TED talk: Ilona Szabó de Carvalho: 4 lessons I learned from taking a stand against drugs and gun violence

Throughout her career in banking Ilona Szabó de Carvalho never imagined she’d someday start a social movement. But living in her native Brazil, which leads the world in homicidal violence, she realized she couldn’t just stand by and watch drugs and guns tear her country apart. Szabó de Carvalho reveals four crucial lessons she learned when she left her cushy job and took a fearless stand against the status quo.

Berkeley Post Office Demonstration still here!

December 22, 2015

With all the things going on recently, I have neglected something. The Berkeley Post Office has been occupied for 418 days. It still belongs to the people. A lot happens here. We feed, help clothe, distribute literature, and we have a community garden. They arrested away Liberty City, but BPOD is still here!

–Mike Zint

“These 15 Cities Are Destroying Homeless Camps Just Days Before Christmas” by Tom Cahill (usuncut.com)

Without stability, homelessness is near impossible to cope with. Your own personal tent is a luxury. But you need permission. If it is left alone, you will develop a sense of security, have privacy, store your gear so you can function, be sheltered from the elements, start to heal your mind, and be comfortable.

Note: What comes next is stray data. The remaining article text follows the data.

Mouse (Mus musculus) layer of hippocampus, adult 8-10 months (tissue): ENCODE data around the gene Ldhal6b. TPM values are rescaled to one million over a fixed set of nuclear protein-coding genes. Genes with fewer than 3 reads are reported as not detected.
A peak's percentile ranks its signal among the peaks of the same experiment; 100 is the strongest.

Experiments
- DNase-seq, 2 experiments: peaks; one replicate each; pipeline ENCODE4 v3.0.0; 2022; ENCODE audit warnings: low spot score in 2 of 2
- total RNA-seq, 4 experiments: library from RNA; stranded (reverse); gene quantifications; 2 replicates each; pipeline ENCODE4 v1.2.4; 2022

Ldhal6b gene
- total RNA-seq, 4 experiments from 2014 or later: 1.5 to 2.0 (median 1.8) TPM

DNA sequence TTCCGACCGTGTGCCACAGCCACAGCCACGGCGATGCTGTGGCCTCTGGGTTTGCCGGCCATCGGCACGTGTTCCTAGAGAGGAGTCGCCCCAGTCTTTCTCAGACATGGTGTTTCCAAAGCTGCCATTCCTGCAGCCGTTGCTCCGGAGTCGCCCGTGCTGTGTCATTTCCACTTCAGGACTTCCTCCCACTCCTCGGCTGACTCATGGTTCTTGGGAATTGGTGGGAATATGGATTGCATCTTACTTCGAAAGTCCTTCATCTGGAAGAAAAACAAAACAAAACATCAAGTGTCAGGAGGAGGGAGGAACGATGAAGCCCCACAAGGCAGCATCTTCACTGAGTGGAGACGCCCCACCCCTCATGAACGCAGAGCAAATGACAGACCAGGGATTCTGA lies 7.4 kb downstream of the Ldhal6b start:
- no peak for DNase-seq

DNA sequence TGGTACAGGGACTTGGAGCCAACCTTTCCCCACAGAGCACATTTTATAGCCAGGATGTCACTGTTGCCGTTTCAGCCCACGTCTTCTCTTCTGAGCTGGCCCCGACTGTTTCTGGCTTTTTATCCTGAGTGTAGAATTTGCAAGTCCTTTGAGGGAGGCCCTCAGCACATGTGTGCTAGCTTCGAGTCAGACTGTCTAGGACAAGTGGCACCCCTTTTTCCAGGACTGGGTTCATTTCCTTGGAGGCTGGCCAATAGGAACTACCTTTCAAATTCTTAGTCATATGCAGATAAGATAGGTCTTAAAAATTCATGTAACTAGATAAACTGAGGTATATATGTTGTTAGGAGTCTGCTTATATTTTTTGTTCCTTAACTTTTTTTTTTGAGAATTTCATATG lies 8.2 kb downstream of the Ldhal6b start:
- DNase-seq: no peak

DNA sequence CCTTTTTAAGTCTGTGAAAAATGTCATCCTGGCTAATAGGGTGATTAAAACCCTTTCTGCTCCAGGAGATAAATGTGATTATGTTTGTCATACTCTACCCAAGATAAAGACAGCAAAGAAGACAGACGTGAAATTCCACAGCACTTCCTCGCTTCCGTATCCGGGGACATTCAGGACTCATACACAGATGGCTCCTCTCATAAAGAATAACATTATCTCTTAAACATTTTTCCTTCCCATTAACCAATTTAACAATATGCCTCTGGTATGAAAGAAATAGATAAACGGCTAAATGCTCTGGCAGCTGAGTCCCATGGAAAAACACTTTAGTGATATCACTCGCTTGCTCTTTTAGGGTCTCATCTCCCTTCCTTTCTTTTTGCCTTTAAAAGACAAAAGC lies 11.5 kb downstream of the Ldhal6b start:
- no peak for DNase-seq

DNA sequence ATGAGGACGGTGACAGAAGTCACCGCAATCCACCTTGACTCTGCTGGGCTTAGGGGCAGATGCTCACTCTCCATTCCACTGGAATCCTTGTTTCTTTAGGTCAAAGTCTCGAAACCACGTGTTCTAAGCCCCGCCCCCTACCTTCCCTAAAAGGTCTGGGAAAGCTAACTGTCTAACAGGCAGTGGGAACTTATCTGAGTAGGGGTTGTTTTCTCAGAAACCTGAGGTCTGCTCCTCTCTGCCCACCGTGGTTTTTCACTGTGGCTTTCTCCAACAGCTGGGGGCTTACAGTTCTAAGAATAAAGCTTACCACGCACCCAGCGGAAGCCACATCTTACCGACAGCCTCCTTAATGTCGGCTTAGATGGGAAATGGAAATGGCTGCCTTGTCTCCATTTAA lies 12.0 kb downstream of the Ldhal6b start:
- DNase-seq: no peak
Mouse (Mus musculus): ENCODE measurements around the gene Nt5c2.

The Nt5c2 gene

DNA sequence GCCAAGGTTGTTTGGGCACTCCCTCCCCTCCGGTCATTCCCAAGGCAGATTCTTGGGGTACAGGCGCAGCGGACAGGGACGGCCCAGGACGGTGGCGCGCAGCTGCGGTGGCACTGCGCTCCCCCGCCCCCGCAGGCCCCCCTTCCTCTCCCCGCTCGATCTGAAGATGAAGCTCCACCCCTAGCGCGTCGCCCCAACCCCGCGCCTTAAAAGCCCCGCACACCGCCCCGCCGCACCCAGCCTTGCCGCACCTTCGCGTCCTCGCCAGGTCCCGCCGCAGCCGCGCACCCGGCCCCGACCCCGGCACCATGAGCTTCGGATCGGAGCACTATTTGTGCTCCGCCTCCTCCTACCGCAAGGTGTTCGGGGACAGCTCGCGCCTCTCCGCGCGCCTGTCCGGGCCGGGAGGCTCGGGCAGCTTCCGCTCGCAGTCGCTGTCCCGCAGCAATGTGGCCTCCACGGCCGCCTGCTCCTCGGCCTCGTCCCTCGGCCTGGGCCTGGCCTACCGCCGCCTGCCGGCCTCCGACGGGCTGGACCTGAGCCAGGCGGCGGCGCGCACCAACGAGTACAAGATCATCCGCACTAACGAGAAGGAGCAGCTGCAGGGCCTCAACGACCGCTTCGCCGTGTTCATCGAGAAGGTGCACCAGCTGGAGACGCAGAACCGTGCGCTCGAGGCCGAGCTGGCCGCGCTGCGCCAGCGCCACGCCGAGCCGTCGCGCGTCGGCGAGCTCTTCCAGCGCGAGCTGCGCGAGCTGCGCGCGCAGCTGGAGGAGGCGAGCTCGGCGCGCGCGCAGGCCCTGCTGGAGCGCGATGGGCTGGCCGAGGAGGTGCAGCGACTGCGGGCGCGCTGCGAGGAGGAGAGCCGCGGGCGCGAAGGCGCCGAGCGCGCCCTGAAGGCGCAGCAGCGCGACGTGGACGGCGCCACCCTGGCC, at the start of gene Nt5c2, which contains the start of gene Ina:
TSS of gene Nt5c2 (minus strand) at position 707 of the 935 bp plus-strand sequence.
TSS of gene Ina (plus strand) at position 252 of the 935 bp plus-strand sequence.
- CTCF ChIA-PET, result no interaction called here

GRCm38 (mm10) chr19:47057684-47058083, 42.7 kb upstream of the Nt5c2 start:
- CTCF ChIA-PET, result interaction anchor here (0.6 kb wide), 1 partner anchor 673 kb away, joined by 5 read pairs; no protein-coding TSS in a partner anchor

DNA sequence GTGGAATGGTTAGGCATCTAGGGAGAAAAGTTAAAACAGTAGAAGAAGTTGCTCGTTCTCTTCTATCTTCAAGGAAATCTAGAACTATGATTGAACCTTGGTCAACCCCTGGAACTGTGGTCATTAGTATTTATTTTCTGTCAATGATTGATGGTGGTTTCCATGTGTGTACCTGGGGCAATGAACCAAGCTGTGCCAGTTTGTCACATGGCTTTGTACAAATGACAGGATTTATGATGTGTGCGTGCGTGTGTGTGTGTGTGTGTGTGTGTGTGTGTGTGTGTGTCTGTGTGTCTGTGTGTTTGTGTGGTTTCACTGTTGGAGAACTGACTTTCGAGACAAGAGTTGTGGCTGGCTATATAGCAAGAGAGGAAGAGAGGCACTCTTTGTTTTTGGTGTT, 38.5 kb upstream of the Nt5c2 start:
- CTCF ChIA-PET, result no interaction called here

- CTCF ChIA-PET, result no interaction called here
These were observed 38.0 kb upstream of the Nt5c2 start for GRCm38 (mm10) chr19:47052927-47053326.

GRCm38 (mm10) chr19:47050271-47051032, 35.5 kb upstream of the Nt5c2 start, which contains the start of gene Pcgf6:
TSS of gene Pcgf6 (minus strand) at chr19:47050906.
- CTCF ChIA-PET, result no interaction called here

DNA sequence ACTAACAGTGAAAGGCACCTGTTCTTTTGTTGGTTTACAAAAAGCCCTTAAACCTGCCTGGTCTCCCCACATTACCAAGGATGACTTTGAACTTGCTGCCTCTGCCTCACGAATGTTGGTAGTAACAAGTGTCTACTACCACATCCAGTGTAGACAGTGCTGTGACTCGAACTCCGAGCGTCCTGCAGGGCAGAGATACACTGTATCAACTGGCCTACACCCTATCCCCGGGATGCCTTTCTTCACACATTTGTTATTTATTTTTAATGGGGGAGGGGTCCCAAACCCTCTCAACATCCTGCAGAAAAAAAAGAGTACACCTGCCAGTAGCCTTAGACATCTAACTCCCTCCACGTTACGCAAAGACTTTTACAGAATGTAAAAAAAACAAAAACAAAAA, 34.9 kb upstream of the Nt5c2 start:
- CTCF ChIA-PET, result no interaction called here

Or, you get chased by cops, get kicked awake by cops, have your gear stolen by cops, get ticketed by cops, get arrested by cops, get beaten by cops, get killed by cops.

Why am I asking permission? The solution is obvious. Let me take care of myself!

–Mike Zint

Link to article:  15 Cities Destroying Homeless Camps Just Days Before Christmas

Note from Mike Zint

Mike Zint

December 21, 2015

Homeless attitude time.

We have been getting soaked for three days now. A housed person just came up to yell about a mess here. I explained we are not responsible for the mess other people leave. She said stop feeding the homeless. Stop them from coming to the Post Office to seek shelter. Really? My response was no, I will not stop feeding the hungry, providing dry blankets when available, or tell them to leave. This person is a disgrace for suggesting this. Merry Christmas, right?

Staying dry is impossible in this weather. Unless you are housed. So please have a heart and think. Or come here and see the misery. But don’t ever come here and tell me to stop caring for those in need. POS!

–Mike Zint